NRA Trial Day Two: The Defendants Make Their Cases

NEW YORK CITY – Day two of the State of New York v, National Rifle Association started with the opening statements from the defense’s side of the aisle. Statements — plural — is the operative word as the NRA and each of the code defendants, minus Josh Powell, also made the cases for their individual clients’ innocence in addition to that of the organization as a whole.

There weren’t a lot of details, but that’s to be expected in opening statements. The defense isn’t expected to prove their assertions. Their job is to cast reasonable doubts on the claims made by the prosecution that are the foundations of the charges against them.

Counsel for the NRA began the argument with a reminder that this trial is actually a group of interwoven cases. The NRA, the jurors were reminded, is not the other defendants in the case (former CFO Wilson Phillips and NRA Secretary and General Counsel John Frazer). The NRA is made up of millions of members who “believe in the organization, its mission, and its objectives.”

That, at least judging from facial expressions, appeared to make an impression on the jurors. The NRA’s attorney also argued that the association had “cleaned up its act” before the chargs were brought by New York AG James.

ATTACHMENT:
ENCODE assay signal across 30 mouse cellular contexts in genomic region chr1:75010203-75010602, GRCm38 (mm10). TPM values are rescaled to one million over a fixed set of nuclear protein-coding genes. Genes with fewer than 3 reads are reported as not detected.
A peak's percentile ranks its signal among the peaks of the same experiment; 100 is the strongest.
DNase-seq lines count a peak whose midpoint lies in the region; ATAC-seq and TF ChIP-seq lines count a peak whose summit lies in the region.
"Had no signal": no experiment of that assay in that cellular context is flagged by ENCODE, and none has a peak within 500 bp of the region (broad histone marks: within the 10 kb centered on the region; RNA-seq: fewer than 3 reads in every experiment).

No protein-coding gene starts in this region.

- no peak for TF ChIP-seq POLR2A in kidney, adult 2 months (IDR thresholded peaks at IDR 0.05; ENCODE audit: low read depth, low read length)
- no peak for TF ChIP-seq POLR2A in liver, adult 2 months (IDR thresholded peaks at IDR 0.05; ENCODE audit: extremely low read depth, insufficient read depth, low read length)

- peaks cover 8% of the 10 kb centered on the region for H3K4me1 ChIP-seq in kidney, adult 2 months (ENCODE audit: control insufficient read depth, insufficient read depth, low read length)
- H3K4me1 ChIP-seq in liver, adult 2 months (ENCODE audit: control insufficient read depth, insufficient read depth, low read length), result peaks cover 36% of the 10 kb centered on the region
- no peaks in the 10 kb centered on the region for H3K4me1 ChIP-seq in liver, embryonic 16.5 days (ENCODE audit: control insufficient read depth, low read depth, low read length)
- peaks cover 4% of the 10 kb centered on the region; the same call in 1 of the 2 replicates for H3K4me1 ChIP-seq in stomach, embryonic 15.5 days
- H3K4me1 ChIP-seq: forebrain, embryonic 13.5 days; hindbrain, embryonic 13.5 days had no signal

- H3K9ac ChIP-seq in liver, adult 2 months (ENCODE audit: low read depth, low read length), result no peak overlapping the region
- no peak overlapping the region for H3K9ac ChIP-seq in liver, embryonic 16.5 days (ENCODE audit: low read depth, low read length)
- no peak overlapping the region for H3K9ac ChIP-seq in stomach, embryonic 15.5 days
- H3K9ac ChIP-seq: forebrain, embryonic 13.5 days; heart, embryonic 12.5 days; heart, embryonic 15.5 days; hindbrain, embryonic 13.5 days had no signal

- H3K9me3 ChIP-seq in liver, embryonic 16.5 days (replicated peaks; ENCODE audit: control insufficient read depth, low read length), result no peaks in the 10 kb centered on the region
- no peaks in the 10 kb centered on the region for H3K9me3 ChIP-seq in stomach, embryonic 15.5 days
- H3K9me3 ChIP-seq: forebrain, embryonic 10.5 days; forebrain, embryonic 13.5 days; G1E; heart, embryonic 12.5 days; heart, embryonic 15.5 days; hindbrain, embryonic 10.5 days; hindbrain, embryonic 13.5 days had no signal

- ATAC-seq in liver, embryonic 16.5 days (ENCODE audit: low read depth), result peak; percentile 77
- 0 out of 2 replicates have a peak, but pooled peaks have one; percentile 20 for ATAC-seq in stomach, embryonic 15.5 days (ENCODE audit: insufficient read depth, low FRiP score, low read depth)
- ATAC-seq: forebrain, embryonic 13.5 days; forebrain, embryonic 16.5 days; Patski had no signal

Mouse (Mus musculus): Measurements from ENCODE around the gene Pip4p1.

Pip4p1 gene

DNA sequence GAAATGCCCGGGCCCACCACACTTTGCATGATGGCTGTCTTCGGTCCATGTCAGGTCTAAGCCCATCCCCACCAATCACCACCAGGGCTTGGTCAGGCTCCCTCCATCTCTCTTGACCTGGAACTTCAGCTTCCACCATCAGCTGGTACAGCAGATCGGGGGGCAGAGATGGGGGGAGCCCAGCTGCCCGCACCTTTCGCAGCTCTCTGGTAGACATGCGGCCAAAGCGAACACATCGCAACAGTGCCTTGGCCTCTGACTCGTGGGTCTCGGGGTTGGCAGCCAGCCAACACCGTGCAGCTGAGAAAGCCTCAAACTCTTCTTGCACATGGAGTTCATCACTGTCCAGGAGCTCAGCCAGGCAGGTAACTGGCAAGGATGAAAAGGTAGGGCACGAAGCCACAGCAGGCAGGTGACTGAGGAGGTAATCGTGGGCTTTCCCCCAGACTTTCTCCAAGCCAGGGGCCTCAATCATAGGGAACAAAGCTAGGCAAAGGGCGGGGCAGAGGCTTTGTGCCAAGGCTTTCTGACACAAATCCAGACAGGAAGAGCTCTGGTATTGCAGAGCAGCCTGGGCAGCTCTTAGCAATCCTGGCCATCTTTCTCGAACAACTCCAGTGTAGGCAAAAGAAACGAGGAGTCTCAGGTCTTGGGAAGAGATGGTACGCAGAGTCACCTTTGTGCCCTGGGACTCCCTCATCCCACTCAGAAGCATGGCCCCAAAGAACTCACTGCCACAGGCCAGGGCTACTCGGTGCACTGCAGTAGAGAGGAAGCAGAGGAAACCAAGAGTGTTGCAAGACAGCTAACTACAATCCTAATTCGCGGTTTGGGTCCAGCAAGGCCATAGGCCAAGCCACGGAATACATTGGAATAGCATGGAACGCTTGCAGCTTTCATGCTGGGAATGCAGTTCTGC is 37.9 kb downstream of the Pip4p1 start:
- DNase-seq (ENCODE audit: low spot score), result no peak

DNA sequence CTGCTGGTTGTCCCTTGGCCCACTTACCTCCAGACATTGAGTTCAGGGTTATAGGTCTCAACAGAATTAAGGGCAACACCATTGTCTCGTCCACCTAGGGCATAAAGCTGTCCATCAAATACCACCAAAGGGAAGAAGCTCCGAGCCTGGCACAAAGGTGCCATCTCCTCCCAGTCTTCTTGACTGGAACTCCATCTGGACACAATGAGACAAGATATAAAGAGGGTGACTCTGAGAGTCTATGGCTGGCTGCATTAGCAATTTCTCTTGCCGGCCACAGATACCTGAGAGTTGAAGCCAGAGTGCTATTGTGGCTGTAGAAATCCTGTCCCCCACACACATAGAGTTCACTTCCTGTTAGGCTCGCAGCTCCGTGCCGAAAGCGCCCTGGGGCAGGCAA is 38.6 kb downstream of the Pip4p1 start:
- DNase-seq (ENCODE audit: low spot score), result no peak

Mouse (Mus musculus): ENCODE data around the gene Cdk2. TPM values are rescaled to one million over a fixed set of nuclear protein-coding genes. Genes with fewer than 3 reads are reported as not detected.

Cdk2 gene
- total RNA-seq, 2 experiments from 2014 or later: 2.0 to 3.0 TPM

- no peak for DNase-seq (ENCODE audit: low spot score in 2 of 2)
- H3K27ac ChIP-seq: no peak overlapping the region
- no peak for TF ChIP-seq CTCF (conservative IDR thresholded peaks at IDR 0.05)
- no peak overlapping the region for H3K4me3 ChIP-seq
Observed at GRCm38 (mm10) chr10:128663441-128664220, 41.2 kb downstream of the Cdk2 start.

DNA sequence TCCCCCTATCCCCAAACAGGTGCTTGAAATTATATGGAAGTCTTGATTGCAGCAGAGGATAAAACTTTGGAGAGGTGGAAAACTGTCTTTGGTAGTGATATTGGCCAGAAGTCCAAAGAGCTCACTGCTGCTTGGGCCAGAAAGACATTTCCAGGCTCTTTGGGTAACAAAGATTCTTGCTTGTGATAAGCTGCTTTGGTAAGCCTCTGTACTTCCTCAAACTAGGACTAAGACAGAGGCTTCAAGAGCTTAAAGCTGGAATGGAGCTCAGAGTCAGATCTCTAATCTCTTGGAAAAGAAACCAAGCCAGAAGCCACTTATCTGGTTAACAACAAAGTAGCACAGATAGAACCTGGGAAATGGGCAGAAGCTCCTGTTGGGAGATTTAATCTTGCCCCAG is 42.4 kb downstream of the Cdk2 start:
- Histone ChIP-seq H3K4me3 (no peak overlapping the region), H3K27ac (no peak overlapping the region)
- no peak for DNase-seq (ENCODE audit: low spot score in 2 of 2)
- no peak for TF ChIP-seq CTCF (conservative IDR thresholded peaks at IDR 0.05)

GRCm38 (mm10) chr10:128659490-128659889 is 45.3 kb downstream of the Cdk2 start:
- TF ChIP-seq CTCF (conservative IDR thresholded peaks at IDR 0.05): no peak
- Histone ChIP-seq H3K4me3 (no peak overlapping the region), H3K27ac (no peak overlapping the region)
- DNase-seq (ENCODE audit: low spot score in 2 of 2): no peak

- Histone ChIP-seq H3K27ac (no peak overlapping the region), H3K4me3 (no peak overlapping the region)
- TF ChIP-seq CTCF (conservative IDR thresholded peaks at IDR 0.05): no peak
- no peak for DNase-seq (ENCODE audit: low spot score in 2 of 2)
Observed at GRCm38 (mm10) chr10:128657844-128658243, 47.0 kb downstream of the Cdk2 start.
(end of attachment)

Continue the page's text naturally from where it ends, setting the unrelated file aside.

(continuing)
Following that, it was a morning of characterizations designed to make the remaining individual defendants a bit more personable than the association and its corporate enablers as described by the prosecution.

In the afternoon session, two witnesses testified; former board members Rocky Marshal and Esther Schneider. Both told of their experiences of being stonewalled, impugned, and otherwise minimized by LaPierre’s loyalists. Marshal was solid under cross examination. Schneider will be cross examined first thing tomorrow when court reconvenes.

The biggest surprise of the trial to this point: when defense attorneys made their case that the NRA is more and meant more than just the defendants in the courtroom. They used Olympic shooting legend Kim Rhode as their example. Sitting with LaPierre, Rhode was a pretty solid example of the NRA’s beneficial programs and people.

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